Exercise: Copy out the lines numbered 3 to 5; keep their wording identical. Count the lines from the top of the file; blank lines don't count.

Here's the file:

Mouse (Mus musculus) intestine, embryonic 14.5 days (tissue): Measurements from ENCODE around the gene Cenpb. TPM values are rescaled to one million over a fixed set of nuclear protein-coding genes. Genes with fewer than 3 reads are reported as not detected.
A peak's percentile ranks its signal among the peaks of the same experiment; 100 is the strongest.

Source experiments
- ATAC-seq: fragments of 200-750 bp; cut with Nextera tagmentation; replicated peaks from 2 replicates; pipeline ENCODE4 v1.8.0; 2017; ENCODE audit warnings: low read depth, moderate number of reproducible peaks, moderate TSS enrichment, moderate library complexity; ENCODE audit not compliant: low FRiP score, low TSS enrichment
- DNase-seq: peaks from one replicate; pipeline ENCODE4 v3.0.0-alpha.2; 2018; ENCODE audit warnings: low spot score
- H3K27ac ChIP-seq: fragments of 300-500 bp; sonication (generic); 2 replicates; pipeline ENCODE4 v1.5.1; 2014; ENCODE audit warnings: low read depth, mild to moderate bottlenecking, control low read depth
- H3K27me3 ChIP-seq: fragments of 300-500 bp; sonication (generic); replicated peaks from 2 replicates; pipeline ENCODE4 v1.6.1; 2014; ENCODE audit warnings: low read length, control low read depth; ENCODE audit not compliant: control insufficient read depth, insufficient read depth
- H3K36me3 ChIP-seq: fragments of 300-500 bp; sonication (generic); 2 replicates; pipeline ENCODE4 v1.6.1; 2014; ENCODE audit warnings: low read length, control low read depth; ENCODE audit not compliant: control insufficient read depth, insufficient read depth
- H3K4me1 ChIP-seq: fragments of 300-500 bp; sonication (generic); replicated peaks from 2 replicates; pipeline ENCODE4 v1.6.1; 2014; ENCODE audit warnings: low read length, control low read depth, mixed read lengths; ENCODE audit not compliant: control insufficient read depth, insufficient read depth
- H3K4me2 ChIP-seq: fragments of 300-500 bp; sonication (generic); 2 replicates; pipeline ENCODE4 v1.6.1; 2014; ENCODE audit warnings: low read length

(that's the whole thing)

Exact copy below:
Source experiments
- ATAC-seq: fragments of 200-750 bp; cut with Nextera tagmentation; replicated peaks from 2 replicates; pipeline ENCODE4 v1.8.0; 2017; ENCODE audit warnings: low read depth, moderate number of reproducible peaks, moderate TSS enrichment, moderate library complexity; ENCODE audit not compliant: low FRiP score, low TSS enrichment
- DNase-seq: peaks from one replicate; pipeline ENCODE4 v3.0.0-alpha.2; 2018; ENCODE audit warnings: low spot score